Hot riveting of historic metals or the replication of historic metal sections such as truss bridge components using the hot riveting process preserves an important historic manufacturing process. Many historic iron and steel structures were originally manufactured using hot riveting, both in the shop and in the field. Hot riveting is often referred to as a “lost art,” and while riveting is rarely used in building construction today it is a viable method being used in the restoration of historic metals and the replication of historic metal structures. Riveting was successfully used during the restoration of five historic metal truss bridges for the Calhoun County Historic Bridge Park in Michigan, and Dr. James Cooper, Professor Emeritus of History DePauw University, cited many examples of Indiana restoration work using riveting in his Workshop presentation “Beauty and Efficiency in Historic Hoosier Highway Truss Bridges.” Specific examples of restoration involving hot riveting, along with the hands-on demonstrations of hot riveting during the Workshop, addressed the lack of knowledge about this process among many engineers and historic preservationists and showed that hot riveting is a viable method for preserving important historic features of iron and steel structures and, indeed, the historic manufacturing process.
Cost is often used as a primary reason for rejecting the replacement of rivets with rivets in the preservation of historic metal structures. Another argument against riveting is that it is difficult to locate sources of steel rivets, riveting equipment, and experienced craftsmen. Original rivets are often replaced with high strength bolts or with button head tension control bolts. In fact, for some projects, riveting can be done at reasonable cost with readily available materials and with properly trained workers.
Although qualified riveters may be few and far between, workers with heavy industrial experience can easily be trained to rivet in order to carry out such work on a historic preservation project. This is a message that was conveyed to participants in the project’s March 2010 Workshop and also demonstrated in the preparations that led up to the Workshop. None of the welding staff at Lansing Community College, except for the project’s PI Vern Mesler, had had any prior experience with heating rivets and driving rivets with a rivet hammer. During the months leading up to the Workshop, training sessions were scheduled for several members of the welding staff and resulted in these craftsmen becoming very proficient in the use of the rivet hammer and the proper procedures for the critical task of heating rivets in a forge.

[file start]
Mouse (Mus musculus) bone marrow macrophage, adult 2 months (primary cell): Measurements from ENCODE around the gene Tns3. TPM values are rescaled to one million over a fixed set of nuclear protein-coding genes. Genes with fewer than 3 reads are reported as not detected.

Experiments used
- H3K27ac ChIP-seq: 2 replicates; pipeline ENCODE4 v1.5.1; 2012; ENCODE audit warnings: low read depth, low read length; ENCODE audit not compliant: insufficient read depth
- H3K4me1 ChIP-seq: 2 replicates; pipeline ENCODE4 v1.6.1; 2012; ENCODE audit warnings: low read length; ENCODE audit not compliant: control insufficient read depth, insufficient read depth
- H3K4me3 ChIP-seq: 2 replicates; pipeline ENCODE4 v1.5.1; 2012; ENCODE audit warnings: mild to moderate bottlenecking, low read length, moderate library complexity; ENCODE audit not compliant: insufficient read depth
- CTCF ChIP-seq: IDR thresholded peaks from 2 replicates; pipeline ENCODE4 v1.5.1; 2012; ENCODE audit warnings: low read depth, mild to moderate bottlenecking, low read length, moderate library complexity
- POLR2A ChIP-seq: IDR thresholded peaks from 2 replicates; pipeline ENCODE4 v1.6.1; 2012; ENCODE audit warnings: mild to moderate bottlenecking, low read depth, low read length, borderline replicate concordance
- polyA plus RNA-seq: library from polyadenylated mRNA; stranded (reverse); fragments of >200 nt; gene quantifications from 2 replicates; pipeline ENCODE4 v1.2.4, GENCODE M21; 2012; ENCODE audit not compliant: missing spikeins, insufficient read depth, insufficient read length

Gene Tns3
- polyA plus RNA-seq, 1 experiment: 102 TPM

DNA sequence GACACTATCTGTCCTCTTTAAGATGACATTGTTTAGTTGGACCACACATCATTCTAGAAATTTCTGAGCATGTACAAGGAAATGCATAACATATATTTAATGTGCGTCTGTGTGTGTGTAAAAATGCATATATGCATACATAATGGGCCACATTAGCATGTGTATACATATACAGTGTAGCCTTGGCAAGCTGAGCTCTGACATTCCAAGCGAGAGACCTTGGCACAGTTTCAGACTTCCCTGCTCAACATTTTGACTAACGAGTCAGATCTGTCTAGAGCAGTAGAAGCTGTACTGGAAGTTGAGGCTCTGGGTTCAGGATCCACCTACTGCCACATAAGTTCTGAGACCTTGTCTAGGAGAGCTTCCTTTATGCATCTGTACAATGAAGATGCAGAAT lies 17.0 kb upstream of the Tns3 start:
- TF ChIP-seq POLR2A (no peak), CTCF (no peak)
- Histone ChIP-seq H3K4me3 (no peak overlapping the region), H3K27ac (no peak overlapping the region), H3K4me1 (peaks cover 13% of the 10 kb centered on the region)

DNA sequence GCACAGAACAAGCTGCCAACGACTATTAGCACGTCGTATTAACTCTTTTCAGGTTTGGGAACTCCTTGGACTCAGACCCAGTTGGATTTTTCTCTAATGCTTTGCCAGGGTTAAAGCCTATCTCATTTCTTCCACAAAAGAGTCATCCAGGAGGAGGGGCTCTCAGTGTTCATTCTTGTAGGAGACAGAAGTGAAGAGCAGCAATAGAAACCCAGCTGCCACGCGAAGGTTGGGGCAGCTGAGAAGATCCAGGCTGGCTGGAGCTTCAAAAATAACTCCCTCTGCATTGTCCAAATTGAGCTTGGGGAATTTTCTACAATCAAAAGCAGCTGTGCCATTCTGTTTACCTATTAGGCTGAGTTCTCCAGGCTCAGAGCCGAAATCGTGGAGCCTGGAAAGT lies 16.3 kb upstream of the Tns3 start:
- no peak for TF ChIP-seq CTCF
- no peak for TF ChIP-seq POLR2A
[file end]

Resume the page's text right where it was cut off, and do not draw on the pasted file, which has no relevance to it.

Availability of rivet equipment and steel rivets was also addressed at the Workshop, both in presentations and in Michigan Pneumatic Tool’s extensive display of rivet equipment and rivets of various sizes and shapes. Steel rivets can still be purchased today and in most sizes that were available years ago.
The cost of riveting, often cited as a barrier to the use of hot riveting in historic preservation projects, was a topic included in the Workshop to make participants aware of two main aspects to be taken into consideration: the cost of hot riveting may not be as great as is often thought, and there are hidden costs in using other methods (for example, replacing rivets with button head tension control bolts) that are often not part of the discussion. Specialized wrenches for installation are required for tension control bolts, and tension control bolts are more expensive than regular structural bolts.
To replace historic rivets with rivets or with bolts is a serious discussion among engineers and preservationists, and not having accurate information to make informed decisions for using the hot riveting process prevents the process from being specified in restoration or rehabilitation of historic metal structures. The March 2010 Workshop was designed in part to address this issue, to give engineers and preservationists an opportunity to see the process in use and experience it through a hands-on activity. [View video: The Hot Riveting process with a field rivet hammer]